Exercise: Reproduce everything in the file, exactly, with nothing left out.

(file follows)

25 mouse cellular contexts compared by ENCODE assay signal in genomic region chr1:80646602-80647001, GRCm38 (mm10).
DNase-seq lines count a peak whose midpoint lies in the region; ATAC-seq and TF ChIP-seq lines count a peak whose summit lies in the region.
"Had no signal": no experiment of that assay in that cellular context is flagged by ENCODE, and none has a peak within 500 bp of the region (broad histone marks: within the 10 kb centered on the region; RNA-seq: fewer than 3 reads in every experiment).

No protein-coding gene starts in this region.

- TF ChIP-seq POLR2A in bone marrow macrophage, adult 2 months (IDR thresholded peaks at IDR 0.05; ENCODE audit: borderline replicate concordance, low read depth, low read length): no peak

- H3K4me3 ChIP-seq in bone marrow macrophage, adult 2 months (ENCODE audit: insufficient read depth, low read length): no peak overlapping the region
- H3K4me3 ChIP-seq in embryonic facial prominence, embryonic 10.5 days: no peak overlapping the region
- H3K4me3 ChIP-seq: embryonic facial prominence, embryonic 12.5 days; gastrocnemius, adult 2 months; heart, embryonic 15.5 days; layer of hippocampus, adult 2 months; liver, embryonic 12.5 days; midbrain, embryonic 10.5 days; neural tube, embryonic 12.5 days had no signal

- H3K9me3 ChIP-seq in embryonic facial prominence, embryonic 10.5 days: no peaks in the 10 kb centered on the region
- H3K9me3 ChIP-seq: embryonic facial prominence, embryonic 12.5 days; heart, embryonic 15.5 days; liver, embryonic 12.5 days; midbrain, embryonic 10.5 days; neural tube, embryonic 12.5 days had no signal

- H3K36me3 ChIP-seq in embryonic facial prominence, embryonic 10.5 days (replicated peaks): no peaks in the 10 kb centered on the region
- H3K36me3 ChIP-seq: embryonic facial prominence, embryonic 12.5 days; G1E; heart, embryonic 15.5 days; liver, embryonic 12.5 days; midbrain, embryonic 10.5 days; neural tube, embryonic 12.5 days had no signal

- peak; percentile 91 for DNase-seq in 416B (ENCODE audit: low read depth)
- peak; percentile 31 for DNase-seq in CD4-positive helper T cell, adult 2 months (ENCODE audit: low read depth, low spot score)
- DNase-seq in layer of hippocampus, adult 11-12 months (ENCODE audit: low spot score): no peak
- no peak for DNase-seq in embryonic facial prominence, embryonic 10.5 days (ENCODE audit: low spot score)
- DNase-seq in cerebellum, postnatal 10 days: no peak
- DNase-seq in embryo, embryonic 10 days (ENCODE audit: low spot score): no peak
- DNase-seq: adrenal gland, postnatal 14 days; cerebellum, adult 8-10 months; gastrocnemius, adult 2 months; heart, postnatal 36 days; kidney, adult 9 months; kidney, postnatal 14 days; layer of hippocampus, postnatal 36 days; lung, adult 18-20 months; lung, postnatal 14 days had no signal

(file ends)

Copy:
25 mouse cellular contexts compared by ENCODE assay signal in genomic region chr1:80646602-80647001, GRCm38 (mm10).
DNase-seq lines count a peak whose midpoint lies in the region; ATAC-seq and TF ChIP-seq lines count a peak whose summit lies in the region.
"Had no signal": no experiment of that assay in that cellular context is flagged by ENCODE, and none has a peak within 500 bp of the region (broad histone marks: within the 10 kb centered on the region; RNA-seq: fewer than 3 reads in every experiment).

No protein-coding gene starts in this region.

- TF ChIP-seq POLR2A in bone marrow macrophage, adult 2 months (IDR thresholded peaks at IDR 0.05; ENCODE audit: borderline replicate concordance, low read depth, low read length): no peak

- H3K4me3 ChIP-seq in bone marrow macrophage, adult 2 months (ENCODE audit: insufficient read depth, low read length): no peak overlapping the region
- H3K4me3 ChIP-seq in embryonic facial prominence, embryonic 10.5 days: no peak overlapping the region
- H3K4me3 ChIP-seq: embryonic facial prominence, embryonic 12.5 days; gastrocnemius, adult 2 months; heart, embryonic 15.5 days; layer of hippocampus, adult 2 months; liver, embryonic 12.5 days; midbrain, embryonic 10.5 days; neural tube, embryonic 12.5 days had no signal

- H3K9me3 ChIP-seq in embryonic facial prominence, embryonic 10.5 days: no peaks in the 10 kb centered on the region
- H3K9me3 ChIP-seq: embryonic facial prominence, embryonic 12.5 days; heart, embryonic 15.5 days; liver, embryonic 12.5 days; midbrain, embryonic 10.5 days; neural tube, embryonic 12.5 days had no signal

- H3K36me3 ChIP-seq in embryonic facial prominence, embryonic 10.5 days (replicated peaks): no peaks in the 10 kb centered on the region
- H3K36me3 ChIP-seq: embryonic facial prominence, embryonic 12.5 days; G1E; heart, embryonic 15.5 days; liver, embryonic 12.5 days; midbrain, embryonic 10.5 days; neural tube, embryonic 12.5 days had no signal

- peak; percentile 91 for DNase-seq in 416B (ENCODE audit: low read depth)
- peak; percentile 31 for DNase-seq in CD4-positive helper T cell, adult 2 months (ENCODE audit: low read depth, low spot score)
- DNase-seq in layer of hippocampus, adult 11-12 months (ENCODE audit: low spot score): no peak
- no peak for DNase-seq in embryonic facial prominence, embryonic 10.5 days (ENCODE audit: low spot score)
- DNase-seq in cerebellum, postnatal 10 days: no peak
- DNase-seq in embryo, embryonic 10 days (ENCODE audit: low spot score): no peak
- DNase-seq: adrenal gland, postnatal 14 days; cerebellum, adult 8-10 months; gastrocnemius, adult 2 months; heart, postnatal 36 days; kidney, adult 9 months; kidney, postnatal 14 days; layer of hippocampus, postnatal 36 days; lung, adult 18-20 months; lung, postnatal 14 days had no signal